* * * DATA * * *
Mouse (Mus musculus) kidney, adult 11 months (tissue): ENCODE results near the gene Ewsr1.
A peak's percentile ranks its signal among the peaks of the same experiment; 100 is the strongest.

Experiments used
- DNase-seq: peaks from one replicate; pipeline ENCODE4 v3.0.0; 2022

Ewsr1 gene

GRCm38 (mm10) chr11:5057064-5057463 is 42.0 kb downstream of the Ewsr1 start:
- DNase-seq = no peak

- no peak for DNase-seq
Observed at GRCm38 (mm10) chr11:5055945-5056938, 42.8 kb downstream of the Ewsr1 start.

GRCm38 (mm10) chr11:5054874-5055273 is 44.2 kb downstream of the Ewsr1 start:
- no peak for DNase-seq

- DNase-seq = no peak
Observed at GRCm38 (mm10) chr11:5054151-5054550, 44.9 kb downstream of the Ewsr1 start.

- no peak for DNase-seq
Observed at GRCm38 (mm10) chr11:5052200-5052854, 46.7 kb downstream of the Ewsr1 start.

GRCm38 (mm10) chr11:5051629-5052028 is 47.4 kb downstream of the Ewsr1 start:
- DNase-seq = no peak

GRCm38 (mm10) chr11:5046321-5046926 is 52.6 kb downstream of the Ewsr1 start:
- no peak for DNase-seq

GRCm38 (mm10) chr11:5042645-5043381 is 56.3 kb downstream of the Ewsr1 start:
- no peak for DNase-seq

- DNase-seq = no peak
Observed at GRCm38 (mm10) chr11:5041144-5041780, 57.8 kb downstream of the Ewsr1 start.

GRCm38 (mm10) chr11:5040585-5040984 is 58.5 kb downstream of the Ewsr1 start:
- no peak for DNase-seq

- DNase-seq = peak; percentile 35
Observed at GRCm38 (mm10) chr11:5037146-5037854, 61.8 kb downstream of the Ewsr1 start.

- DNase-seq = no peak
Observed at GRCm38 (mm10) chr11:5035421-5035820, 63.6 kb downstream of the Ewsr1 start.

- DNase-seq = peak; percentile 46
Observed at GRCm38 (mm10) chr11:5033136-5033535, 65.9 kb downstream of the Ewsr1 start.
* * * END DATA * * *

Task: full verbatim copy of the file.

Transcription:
Mouse (Mus musculus) kidney, adult 11 months (tissue): ENCODE results near the gene Ewsr1.
A peak's percentile ranks its signal among the peaks of the same experiment; 100 is the strongest.

Experiments used
- DNase-seq: peaks from one replicate; pipeline ENCODE4 v3.0.0; 2022

Ewsr1 gene

GRCm38 (mm10) chr11:5057064-5057463 is 42.0 kb downstream of the Ewsr1 start:
- DNase-seq = no peak

- no peak for DNase-seq
Observed at GRCm38 (mm10) chr11:5055945-5056938, 42.8 kb downstream of the Ewsr1 start.

GRCm38 (mm10) chr11:5054874-5055273 is 44.2 kb downstream of the Ewsr1 start:
- no peak for DNase-seq

- DNase-seq = no peak
Observed at GRCm38 (mm10) chr11:5054151-5054550, 44.9 kb downstream of the Ewsr1 start.

- no peak for DNase-seq
Observed at GRCm38 (mm10) chr11:5052200-5052854, 46.7 kb downstream of the Ewsr1 start.

GRCm38 (mm10) chr11:5051629-5052028 is 47.4 kb downstream of the Ewsr1 start:
- DNase-seq = no peak

GRCm38 (mm10) chr11:5046321-5046926 is 52.6 kb downstream of the Ewsr1 start:
- no peak for DNase-seq

GRCm38 (mm10) chr11:5042645-5043381 is 56.3 kb downstream of the Ewsr1 start:
- no peak for DNase-seq

- DNase-seq = no peak
Observed at GRCm38 (mm10) chr11:5041144-5041780, 57.8 kb downstream of the Ewsr1 start.

GRCm38 (mm10) chr11:5040585-5040984 is 58.5 kb downstream of the Ewsr1 start:
- no peak for DNase-seq

- DNase-seq = peak; percentile 35
Observed at GRCm38 (mm10) chr11:5037146-5037854, 61.8 kb downstream of the Ewsr1 start.

- DNase-seq = no peak
Observed at GRCm38 (mm10) chr11:5035421-5035820, 63.6 kb downstream of the Ewsr1 start.

- DNase-seq = peak; percentile 46
Observed at GRCm38 (mm10) chr11:5033136-5033535, 65.9 kb downstream of the Ewsr1 start.